BY DYKE HENDRICKSON
---- — NEWBURYPORT -- Friends of the Brown School have secured 1,188 signatures on a petition that was due yesterday, enough to make it possible that voters will see a non-binding referendum on the Nov. 5 election ballot.
Adherents want to ensure that there will be open space preserved after the Brown School is closed in June.
City Clerk Richard Jones said they had to produce 1,056 valid signatures in order to move the matter forward. That figure is based on 8 percent of the city’s 13,207 registered voters.
Lisa Bleicken, a key organizer in the drive, yesterday said, “We’re very pleased that we obtained our goal of signatures. It was a great experience for us, with volunteers helping from all parts of the city.”
Jones said, “It will take time to go through the petitions and check the signatures. We’ll probably have an answer next week regarding the validity of the names and signatures.”
City officials this spring removed playground equipment from the Brown School property after inspections showed some units were unsafe.
Many parents of Brown School students expressed concern that the thickly settled South End neighborhood would be left without a playground and open space if the equipment were not replaced.
In neighborhood meetings, they said that after the Brown School permanently closes in June, they might be left without open space for child and family activities.
Delivery and installation of new playground equipment for the school is slated for Tuesday, according to members of the Friends organization.
Meanwhile, Mayor Donna Holaday and other municipal leaders are studying whether the Brown School would be an appropriate structure to be converted into affordable housing.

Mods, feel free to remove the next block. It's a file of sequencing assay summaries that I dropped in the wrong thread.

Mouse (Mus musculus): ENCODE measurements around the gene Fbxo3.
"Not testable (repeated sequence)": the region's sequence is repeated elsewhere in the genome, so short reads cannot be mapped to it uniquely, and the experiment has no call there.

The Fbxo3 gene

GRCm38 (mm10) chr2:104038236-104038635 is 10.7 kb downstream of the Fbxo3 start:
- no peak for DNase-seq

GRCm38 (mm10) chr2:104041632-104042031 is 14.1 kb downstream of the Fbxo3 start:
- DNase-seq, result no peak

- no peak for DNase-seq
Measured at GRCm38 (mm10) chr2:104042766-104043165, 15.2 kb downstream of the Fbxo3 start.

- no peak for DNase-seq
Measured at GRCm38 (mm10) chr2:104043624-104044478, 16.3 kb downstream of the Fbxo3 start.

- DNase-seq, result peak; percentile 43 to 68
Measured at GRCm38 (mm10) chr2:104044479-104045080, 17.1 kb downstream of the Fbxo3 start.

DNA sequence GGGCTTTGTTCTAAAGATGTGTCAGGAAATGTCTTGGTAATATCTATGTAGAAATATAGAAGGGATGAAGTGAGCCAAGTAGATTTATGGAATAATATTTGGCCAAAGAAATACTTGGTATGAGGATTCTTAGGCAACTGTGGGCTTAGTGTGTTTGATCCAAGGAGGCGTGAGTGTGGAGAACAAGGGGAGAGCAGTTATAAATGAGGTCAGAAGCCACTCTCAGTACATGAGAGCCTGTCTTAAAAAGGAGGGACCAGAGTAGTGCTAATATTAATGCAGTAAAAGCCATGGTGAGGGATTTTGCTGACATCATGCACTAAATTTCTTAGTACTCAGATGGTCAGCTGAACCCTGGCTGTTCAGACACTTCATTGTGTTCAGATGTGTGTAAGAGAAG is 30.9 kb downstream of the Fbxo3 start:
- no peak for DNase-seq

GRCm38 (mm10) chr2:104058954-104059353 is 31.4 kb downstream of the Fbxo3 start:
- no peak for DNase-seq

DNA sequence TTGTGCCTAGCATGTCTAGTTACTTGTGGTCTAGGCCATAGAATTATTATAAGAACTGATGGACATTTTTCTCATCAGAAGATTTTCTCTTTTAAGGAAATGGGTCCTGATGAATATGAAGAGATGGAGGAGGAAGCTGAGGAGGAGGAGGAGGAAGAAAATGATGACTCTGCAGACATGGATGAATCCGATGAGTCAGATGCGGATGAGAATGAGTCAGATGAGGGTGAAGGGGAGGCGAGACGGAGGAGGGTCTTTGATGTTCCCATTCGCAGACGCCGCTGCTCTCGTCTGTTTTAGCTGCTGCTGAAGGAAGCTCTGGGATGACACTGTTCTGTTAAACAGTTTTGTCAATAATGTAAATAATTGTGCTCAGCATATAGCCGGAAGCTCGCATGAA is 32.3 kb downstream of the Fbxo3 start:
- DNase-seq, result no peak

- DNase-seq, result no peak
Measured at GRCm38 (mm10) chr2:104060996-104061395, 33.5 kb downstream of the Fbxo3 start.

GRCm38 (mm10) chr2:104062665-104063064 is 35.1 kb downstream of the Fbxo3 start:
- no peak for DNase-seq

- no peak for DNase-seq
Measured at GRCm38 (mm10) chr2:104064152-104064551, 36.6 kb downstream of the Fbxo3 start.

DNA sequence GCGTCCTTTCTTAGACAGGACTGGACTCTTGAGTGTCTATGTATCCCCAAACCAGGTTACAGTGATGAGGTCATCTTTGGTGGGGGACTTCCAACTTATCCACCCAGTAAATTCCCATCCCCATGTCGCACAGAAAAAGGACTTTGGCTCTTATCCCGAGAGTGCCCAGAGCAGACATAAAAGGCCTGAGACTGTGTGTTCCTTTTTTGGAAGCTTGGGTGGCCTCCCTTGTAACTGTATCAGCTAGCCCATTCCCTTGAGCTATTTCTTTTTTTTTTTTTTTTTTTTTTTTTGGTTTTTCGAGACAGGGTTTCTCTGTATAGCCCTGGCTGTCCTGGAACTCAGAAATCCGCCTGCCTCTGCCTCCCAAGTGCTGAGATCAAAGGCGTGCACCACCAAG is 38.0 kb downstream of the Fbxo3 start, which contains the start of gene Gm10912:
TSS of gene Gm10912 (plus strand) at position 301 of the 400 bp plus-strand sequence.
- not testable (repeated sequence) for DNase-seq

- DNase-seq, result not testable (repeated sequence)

So several weeks ago, Friends of the Brown School began obtaining names to put a non-binding question on the ballot.
“Our aim is to get a sense from voters if they would like to keep some sort of park/playground on the grounds of the Brown School once it closes,” Amy King, a member of the Friends, said last week.
The following is the message they hope to place on the ballot:
“Upon the sale, lease or removal from service as a public school of any portion of the buildings and grounds of the G. W. Brown Early Elementary School, the City of Newburyport shall dedicate and hold permanently for public park and playground uses under the meaning of Chapter 45 of the Massachusetts General Laws an area of such site that is at least equal in size to the school yard currently located on the southeasterly portion of the site, including the mulched area for play equipment, the basketball court, and the so-called amphitheater.”